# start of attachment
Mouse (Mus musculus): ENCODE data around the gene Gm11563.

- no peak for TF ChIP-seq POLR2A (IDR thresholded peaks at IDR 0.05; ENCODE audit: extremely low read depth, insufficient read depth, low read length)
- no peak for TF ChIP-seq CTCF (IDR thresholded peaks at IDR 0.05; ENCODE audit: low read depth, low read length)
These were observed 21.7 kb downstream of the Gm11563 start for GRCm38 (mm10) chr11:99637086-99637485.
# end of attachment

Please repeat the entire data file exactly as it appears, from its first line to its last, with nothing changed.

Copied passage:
Mouse (Mus musculus): ENCODE data around the gene Gm11563.

- no peak for TF ChIP-seq POLR2A (IDR thresholded peaks at IDR 0.05; ENCODE audit: extremely low read depth, insufficient read depth, low read length)
- no peak for TF ChIP-seq CTCF (IDR thresholded peaks at IDR 0.05; ENCODE audit: low read depth, low read length)
These were observed 21.7 kb downstream of the Gm11563 start for GRCm38 (mm10) chr11:99637086-99637485.